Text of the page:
12 Days of Christmas, Lifestyle

12 Days of Christmas – Day #7 – A Final Book Review

Hello friends and Merry Christmas!

It’s Tuesday and just a few more days left until the holiday …are you ready? If not, don’t stress you’ll get it all done.  I hope everyone is doing well today, enjoying some Christmas Holiday fun, and checking in with friends and family.

Today’s post may not be holiday themed, but I thought I would add this in.  I’m sharing my final book review of the year in the Good Reads Challenge and anticipated reads for 2023.  So…on it goes!

Final Book Review of 2022!

Title | Lock Every Door
| Riley Sager
Pages | 381
Genre | Mystery, Thriller
GR Rating | 3.81
Purchase | Amazon


No visitors. No nights spent away from the apartment. No disturbing the other residents, all of whom are rich or famous or both. These are the only rules for Jules Larsen’s new job as an apartment sitter at the Bartholomew, one of Manhattan’s most high-profile and mysterious buildings. Recently heartbroken and just plain broke, Jules is taken in by the splendor of her surroundings and accepts the terms, ready to leave her past life behind.

My Rating & Review  (☆☆)

I truly enjoy all things Riley Sagar, and (no surprise) the novels I’ve read over the past year have been a delight.

Lock Every Door is basically summed up as…” the shit that rich people get away with”, or “what rich people think they are entitled to”. This is a story about an exclusive address in Manhattan. The Bartholomew is a behemoth of a building. Its classic gothic gargoyles and features have been premiered in every major movie or magazine, and the tenants are exclusive.

from Lock Every Door
“Because here’s the thing about being poor—most people don’t understand it unless they’ve been there themselves. They don’t know what a fragile balancing act it is to stay afloat and that if, God forbid, you momentarily slip underwater, how hard it is to resurface.”

Famous or infamous doctors, lawyers, and former starlets reside at the Bartholomew. However, this building also houses a few other unknown residents. House sitters are regulars at the building as the tenant bylaws (or whatever) have established that no apartment should be empty. Here enters your average house-sitter.

Paid to say in the apartment no less than 3 months for whopping $12,000 dollars. But there are a few rules. No pictures, no social media, no outside guests, and no nights spent outside the Bartholomew. Sounds simple enough right..? So why are housesitters disappearing?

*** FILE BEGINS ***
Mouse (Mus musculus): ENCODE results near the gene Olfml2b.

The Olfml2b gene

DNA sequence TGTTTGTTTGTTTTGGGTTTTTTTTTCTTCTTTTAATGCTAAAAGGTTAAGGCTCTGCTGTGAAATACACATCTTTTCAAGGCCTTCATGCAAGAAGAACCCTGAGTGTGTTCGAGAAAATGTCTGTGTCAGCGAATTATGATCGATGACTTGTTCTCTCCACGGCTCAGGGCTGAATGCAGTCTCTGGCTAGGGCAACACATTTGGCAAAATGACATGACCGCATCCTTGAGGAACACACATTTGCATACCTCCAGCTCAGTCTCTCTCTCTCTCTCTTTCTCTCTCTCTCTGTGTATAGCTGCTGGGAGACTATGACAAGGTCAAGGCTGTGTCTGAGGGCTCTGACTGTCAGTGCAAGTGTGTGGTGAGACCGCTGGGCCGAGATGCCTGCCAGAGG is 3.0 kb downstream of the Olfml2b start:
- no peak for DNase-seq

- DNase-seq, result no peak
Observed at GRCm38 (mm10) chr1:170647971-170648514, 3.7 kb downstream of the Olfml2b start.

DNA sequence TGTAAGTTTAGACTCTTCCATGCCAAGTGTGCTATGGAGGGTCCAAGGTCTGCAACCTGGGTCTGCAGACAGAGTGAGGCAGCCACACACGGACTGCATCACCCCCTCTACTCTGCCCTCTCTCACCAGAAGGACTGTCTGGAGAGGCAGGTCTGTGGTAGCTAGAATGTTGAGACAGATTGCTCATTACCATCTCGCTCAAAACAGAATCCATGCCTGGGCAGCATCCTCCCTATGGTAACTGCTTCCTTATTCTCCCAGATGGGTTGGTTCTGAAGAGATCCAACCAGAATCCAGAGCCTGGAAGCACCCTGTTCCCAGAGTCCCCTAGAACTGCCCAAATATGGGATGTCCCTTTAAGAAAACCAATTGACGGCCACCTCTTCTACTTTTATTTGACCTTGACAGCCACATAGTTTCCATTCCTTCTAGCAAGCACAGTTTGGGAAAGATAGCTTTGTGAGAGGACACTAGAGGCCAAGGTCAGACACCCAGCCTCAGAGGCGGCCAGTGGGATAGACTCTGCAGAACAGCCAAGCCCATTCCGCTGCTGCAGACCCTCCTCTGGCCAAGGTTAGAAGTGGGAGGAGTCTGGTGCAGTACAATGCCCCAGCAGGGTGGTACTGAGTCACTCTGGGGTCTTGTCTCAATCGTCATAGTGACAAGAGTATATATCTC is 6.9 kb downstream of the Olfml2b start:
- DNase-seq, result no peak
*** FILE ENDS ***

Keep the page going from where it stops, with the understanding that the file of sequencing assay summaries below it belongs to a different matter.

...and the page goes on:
Enter our main character Jules, who was recently laid off from her job and split from a cheating boyfriend, Jules needs a fresh start. She can’t continue to sleep on her friends’ couch so she figures that house sitting at the Bartholomew is a great way to earn some cash and get back on her feet.

from Lock Every Door
“Pain equals clarity. Clarity equals survival.”

At the initial interview, Jules was given the rules, told she would be paid in cash, and not to pester the residents, but she couldn’t help herself and would try to be personable when she could. Jules would befriend Ingrid (another house sitter) located directly below the apartment she was sitting.

They would start to send notes back and forth via the dumbwaiter, and after a grocery collision in the lobby, they would start to meet in the park and become friends. Jules and Ingrid would research and dig into the Bartholomew’s sorted past of suicides and bizarre murders.

from Lock Every Door
“Every so often, life offers you a reset button. When it does, you need to press it as hard as you can.”

When Ingrid failed to meet Jules at the park one afternoon, Jules would become concerned and start to ask questions. It didn’t help that the woman who hired Jules said that she up and quit in the middle of the night with no warning. Jules knew something was wrong and began to unravel what happened to her friend and the disappearance of all the missing house sitters.

This modern-day mystery was perfect and delves into past and present evils of the occult, and mystery surrounding the Bartholomew.

(I’ve completed my 2022 Good Reads Challenge even though I had to pause one Audible “exclusive” book halfway through because my subscription gave out.  Maybe one day I’ll finish it but right now my coins are mine, so no extra money for subscription services)

2023 Good Reads Challenge!

It’s on!  I’m ready (even giddy) to start a whole new challenge for 2023. Here’s what’s on my list.

The Book of Cold Cases, by Simone St. James
The Paris Apartment, by Lucy Foley
The House Across the Lake, by Riley Sager
How to Sell a Haunted House, by Grady Hendrix
The Only One Left, by Riley Sager
Rules for Vanishing, by Kate Alice Marshall
The Southern Book Club’s Guide to Slaying Vampires, by Grady Hendrix
Plain Bad Heroines, by Emily M. Danforth
Screaming for Pleasure: How Horror Makes You Happy and Health, by S. A. Bradley
A House With Good Bones, by T. Kingfisher
Chasinging the Boogeyman, by Richard Chizmar

My list is exactly 11 books.  Why do you say? Because I want a little wiggle room to add some upcoming titles.  Normally as my mood changes so do my taste in books.  So this is a nice modest list for now and I can’t wait to get started.

What’s On My Holiday Playlist

I know this was last week but I forgot to include the song preview.

Well friends that will end my post today.  I’ll be back with more in the 12 Days of Christmas.  (It will be Christmas themed I promise…LOL) Thanks so much for visiting, and Happy Holidays.